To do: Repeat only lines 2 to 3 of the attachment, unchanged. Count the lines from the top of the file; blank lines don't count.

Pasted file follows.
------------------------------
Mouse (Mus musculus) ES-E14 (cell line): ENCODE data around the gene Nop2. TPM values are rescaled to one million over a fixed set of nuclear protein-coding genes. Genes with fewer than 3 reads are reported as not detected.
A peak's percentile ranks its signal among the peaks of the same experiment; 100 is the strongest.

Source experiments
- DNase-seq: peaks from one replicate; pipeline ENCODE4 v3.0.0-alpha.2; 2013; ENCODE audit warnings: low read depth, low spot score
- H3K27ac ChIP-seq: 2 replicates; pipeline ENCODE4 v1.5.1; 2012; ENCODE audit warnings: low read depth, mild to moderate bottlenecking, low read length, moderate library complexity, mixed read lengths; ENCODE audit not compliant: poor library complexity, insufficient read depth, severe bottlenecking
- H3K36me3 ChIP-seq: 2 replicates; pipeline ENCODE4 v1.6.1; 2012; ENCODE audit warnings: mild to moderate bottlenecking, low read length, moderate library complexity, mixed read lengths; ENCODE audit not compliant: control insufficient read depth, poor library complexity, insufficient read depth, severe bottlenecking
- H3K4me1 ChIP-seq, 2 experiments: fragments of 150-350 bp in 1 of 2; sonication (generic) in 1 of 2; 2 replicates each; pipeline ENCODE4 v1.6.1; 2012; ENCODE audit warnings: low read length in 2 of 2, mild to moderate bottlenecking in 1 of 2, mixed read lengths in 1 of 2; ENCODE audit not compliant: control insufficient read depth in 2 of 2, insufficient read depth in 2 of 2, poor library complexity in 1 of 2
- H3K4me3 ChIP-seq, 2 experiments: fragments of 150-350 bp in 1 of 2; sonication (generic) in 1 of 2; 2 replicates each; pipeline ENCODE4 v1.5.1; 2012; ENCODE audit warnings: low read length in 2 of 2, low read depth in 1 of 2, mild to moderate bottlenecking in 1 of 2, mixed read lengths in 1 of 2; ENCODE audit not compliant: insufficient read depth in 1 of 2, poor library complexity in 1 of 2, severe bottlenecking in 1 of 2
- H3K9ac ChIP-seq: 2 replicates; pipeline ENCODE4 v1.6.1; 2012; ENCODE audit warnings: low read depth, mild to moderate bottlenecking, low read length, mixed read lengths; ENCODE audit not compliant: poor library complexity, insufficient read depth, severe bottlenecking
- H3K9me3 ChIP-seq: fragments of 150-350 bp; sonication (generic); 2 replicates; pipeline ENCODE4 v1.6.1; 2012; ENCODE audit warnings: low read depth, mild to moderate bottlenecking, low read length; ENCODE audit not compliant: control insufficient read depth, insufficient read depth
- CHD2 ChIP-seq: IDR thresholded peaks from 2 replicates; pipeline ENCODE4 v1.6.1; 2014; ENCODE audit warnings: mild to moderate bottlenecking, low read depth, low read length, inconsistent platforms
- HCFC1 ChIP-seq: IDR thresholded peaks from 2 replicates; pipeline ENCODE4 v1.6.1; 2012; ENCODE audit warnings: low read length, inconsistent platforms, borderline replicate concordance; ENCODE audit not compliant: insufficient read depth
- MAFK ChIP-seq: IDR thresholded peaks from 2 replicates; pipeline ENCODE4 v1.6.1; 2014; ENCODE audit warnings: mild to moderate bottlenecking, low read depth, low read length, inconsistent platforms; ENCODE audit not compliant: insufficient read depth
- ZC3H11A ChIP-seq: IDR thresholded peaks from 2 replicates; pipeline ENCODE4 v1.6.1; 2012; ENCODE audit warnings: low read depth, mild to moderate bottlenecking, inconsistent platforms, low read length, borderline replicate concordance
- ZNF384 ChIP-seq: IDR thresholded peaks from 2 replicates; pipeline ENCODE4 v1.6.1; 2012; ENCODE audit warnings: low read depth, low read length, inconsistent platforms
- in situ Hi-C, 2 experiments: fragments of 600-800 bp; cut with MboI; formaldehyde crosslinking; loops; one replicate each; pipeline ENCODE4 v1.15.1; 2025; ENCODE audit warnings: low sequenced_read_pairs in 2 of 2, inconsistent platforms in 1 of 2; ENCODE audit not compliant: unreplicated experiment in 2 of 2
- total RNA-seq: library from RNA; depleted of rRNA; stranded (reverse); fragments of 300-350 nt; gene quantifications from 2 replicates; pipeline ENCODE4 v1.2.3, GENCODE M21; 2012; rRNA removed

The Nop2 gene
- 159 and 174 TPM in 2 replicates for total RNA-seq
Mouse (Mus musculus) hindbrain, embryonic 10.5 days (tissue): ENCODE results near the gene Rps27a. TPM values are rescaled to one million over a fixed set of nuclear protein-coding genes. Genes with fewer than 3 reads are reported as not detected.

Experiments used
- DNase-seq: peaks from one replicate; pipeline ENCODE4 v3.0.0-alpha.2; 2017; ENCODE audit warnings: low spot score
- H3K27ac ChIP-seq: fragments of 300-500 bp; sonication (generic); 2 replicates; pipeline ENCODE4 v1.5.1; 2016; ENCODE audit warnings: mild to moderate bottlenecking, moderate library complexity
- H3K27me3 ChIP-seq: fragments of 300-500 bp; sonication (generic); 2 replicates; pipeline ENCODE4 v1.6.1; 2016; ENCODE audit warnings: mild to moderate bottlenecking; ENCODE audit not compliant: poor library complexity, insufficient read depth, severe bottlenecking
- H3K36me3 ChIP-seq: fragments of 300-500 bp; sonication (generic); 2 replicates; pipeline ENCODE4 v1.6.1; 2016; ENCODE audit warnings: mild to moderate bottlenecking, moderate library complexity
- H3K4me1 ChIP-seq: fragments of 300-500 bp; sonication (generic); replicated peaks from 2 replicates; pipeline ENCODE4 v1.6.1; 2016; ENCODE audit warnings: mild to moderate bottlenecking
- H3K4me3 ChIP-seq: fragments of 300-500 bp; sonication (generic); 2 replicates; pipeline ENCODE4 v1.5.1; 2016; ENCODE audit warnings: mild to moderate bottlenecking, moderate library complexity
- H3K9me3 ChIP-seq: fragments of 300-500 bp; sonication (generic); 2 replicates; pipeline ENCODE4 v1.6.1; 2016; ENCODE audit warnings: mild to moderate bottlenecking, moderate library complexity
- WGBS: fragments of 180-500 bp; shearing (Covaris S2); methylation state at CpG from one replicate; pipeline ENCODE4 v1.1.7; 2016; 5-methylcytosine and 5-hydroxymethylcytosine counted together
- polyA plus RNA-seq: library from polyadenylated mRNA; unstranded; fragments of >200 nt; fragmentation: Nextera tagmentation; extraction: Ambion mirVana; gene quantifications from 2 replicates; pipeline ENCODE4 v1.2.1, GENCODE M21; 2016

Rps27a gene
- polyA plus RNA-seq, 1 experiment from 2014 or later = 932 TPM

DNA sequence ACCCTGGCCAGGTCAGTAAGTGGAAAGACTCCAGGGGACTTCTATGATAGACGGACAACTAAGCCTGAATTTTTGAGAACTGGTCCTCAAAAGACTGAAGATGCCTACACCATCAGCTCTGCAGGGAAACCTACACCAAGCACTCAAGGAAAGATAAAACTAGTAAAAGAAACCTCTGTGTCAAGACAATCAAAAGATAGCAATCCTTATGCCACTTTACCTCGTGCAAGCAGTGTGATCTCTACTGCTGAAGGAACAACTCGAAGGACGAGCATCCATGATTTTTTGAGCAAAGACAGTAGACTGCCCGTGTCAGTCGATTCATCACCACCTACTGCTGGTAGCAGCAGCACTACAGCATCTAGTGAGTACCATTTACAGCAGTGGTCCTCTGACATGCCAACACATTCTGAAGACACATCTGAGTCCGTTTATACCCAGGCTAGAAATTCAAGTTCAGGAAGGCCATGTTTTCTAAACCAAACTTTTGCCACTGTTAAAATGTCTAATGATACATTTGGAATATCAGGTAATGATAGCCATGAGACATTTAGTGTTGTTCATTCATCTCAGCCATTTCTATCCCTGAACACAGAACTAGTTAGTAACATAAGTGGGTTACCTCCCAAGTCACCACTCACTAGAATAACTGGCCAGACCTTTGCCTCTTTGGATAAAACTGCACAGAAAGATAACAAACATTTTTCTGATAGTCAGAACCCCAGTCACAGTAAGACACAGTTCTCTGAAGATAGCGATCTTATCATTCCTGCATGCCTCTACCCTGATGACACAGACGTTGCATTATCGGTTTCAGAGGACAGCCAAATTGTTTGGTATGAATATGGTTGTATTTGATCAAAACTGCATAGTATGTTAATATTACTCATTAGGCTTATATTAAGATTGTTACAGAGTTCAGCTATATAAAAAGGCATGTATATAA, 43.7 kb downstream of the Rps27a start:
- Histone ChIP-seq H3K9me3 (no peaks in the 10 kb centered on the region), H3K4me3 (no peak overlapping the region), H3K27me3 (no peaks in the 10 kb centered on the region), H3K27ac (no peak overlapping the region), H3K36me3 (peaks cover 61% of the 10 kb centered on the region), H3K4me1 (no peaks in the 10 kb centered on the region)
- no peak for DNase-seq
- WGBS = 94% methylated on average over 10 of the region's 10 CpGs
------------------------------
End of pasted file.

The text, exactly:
A peak's percentile ranks its signal among the peaks of the same experiment; 100 is the strongest.

Source experiments